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GSBN: Digest for 11/5/03



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-> Re: GSBN:Hey Californians!
     by billc_lists@...


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Date: 5 Nov 2003 04:11:59 -0500
From: billc_lists@...
Subject: Re: GSBN:Hey Californians!

At 1:15 PM -0500 11/4/03, Chris Magwood wrote:
>This email just came to me at the TLS address from the California 
>Department of Highways... any takers out there? If the bales are at 
>all appropriate, they're probably cheap and arguably pretty 
>sustainable.
>
>To: TLSEditor@...
>From: Joel_Allen@...
>
>HI, I work for the Calif. Dept. of Transportation and last summer we
>performed a pilot program of swathing and baling the vegetation along the
>shoulders and medians of a couple of our major routes in an effort to
>reduce roadside fires.  One problem we had was the disposal of the bales as
>they contained everything you would expect to find along a roadside, with
>the majority of their contents being annual grasses and weeds.  We ended up
>disposing of these bales in a number of ways, but one question that came up
>was if these bales would be viable for straw bale home construction?

I don't like being a naysayer, but isn't this similar to the standard 
question about hay vs straw?  It strikes me that there's probably a 
fair bit of nutritional value in those bales (as opposed to the 
typical grain straw), and therefore they'd be subject to all the 
associated problems - self-composting, spontaneous combustion, 
insects & vermin, etc - that come along with that. One of the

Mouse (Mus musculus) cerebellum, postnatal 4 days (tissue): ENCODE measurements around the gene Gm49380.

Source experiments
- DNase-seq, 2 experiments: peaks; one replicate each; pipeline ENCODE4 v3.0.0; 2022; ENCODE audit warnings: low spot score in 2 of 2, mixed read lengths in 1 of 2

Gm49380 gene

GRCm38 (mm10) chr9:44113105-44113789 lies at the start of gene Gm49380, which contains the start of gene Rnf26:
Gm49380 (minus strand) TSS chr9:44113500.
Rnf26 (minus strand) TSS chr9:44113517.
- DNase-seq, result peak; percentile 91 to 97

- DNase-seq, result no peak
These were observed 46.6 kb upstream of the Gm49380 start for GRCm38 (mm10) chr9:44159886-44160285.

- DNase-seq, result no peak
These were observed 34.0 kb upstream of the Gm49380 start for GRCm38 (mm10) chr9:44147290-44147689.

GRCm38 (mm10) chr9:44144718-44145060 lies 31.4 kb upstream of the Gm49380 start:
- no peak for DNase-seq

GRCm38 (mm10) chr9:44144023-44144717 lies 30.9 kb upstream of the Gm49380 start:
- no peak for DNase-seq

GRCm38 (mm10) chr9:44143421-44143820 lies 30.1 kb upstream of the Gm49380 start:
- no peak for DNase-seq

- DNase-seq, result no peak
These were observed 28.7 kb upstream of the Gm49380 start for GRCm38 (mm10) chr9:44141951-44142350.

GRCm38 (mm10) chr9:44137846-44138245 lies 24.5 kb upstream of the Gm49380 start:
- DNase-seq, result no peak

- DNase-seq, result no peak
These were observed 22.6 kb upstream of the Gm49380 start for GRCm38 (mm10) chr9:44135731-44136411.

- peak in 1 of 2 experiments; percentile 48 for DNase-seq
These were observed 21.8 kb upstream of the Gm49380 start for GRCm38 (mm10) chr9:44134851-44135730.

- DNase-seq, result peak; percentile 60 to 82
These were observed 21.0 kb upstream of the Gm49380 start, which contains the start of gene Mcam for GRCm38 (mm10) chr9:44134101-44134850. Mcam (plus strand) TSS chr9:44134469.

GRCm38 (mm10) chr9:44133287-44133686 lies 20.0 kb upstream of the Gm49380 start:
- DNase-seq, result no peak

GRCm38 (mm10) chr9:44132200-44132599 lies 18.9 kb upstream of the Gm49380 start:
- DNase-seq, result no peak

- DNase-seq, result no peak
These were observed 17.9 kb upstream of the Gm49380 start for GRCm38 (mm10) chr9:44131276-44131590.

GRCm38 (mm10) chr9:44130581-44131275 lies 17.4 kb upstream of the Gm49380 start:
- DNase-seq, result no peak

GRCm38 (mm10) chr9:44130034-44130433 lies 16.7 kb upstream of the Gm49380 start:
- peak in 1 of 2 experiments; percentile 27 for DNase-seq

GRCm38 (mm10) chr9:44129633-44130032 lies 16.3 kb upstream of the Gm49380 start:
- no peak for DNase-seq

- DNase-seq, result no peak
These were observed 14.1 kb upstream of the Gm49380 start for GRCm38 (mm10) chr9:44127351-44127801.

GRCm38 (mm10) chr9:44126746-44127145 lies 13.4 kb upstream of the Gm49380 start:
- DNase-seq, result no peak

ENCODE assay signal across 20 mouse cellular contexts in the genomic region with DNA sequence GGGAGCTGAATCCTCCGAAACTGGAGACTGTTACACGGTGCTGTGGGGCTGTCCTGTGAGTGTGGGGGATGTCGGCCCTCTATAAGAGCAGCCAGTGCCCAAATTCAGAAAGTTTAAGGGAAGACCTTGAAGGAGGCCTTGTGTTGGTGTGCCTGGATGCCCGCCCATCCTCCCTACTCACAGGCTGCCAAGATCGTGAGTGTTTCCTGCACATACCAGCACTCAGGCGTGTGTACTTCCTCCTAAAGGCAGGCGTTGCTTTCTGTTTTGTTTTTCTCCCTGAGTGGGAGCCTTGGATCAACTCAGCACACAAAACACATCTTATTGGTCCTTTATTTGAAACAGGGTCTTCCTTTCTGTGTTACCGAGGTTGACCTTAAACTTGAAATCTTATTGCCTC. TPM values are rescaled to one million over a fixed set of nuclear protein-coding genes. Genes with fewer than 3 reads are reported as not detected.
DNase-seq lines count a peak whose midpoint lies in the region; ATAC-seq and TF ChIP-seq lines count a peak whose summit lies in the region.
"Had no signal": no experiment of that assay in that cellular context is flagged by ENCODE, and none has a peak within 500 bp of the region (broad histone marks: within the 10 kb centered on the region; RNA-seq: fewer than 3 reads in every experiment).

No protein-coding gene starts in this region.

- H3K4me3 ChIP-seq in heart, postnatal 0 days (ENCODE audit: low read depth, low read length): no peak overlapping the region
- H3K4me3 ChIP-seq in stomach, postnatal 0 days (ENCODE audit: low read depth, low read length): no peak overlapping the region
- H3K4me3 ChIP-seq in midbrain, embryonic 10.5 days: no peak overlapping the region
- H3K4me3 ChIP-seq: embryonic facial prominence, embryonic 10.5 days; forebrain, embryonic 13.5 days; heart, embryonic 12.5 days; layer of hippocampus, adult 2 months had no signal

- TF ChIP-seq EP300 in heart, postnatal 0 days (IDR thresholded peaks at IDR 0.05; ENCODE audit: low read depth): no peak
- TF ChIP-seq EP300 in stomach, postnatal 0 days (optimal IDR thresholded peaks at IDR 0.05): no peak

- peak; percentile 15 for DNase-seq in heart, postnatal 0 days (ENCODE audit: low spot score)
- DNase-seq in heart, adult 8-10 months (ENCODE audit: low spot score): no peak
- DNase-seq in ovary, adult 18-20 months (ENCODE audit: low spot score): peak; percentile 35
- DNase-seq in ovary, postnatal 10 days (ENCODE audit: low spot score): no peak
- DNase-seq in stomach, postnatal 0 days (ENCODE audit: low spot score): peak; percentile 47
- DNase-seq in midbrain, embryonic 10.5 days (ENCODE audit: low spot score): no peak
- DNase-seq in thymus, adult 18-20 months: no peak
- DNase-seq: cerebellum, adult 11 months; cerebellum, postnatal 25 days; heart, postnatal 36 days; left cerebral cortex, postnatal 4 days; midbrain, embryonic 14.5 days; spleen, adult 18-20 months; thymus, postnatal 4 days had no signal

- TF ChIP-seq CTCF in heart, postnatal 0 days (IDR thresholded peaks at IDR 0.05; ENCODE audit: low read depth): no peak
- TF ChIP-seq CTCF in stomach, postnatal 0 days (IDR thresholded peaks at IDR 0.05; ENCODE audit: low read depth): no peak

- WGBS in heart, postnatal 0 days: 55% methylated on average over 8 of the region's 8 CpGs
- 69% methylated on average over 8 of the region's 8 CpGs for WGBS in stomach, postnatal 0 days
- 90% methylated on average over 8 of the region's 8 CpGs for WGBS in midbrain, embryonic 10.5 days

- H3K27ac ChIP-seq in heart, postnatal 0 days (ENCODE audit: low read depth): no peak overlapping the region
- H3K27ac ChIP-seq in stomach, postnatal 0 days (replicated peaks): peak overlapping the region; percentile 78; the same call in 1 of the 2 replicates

important reasons that straw works is that it is primarily cellulose 
stems, with little nutritional content and low nitrogen content, 
making it unlikely to be food for anyone and equally unlikely to 
self-compost.

They'd probably be useful for erosion control, if they don't have too 
much trash in them and they're used in an area where nobody would 
mind seeds germinating from whatever was growing on the roadside.

Or they could be composted along with wastewater system sludge and 
resold as landscaping soil (the City of Austin has such a program 
which uses household lawn and garden debris, keeping it out of the 
landfill and turning it and the sludge into a useful, saleable 
product.)


- -- 
Bill Christensen
http://sustainablesources.com/contact/

Green Building Professionals Directory: http://directory.sustainablesources.com
Sustainable Building Calendar: http://SustainableSources.com/calendar/
Green Real Estate: http://SustainableSources.com/realestate/
Straw Bale Registry: http://sbregistry.sustainablesources.com/
Books/videos/software: http://bookstore.sustainablesources.com/


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